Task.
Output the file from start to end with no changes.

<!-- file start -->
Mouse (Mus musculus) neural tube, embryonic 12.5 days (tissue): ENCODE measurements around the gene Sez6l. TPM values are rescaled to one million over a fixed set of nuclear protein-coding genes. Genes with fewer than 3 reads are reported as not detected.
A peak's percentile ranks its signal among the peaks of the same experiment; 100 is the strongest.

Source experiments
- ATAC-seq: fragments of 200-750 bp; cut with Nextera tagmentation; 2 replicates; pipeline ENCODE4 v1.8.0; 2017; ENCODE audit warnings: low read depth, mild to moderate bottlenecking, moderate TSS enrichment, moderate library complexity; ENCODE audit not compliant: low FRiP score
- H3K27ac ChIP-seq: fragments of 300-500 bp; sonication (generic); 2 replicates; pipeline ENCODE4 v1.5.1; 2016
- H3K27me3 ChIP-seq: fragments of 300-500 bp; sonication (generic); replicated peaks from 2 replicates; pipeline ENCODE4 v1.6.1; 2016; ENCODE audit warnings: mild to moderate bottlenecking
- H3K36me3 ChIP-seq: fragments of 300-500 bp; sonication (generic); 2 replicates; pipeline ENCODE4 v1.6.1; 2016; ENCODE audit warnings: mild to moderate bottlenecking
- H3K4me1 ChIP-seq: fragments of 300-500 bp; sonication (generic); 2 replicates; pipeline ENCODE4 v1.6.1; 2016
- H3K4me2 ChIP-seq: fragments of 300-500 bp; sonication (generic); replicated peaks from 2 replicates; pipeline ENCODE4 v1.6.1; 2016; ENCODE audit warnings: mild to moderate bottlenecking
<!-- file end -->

Mouse (Mus musculus) neural tube, embryonic 12.5 days (tissue): ENCODE measurements around the gene Sez6l. TPM values are rescaled to one million over a fixed set of nuclear protein-coding genes. Genes with fewer than 3 reads are reported as not detected.
A peak's percentile ranks its signal among the peaks of the same experiment; 100 is the strongest.

Source experiments
- ATAC-seq: fragments of 200-750 bp; cut with Nextera tagmentation; 2 replicates; pipeline ENCODE4 v1.8.0; 2017; ENCODE audit warnings: low read depth, mild to moderate bottlenecking, moderate TSS enrichment, moderate library complexity; ENCODE audit not compliant: low FRiP score
- H3K27ac ChIP-seq: fragments of 300-500 bp; sonication (generic); 2 replicates; pipeline ENCODE4 v1.5.1; 2016
- H3K27me3 ChIP-seq: fragments of 300-500 bp; sonication (generic); replicated peaks from 2 replicates; pipeline ENCODE4 v1.6.1; 2016; ENCODE audit warnings: mild to moderate bottlenecking
- H3K36me3 ChIP-seq: fragments of 300-500 bp; sonication (generic); 2 replicates; pipeline ENCODE4 v1.6.1; 2016; ENCODE audit warnings: mild to moderate bottlenecking
- H3K4me1 ChIP-seq: fragments of 300-500 bp; sonication (generic); 2 replicates; pipeline ENCODE4 v1.6.1; 2016
- H3K4me2 ChIP-seq: fragments of 300-500 bp; sonication (generic); replicated peaks from 2 replicates; pipeline ENCODE4 v1.6.1; 2016; ENCODE audit warnings: mild to moderate bottlenecking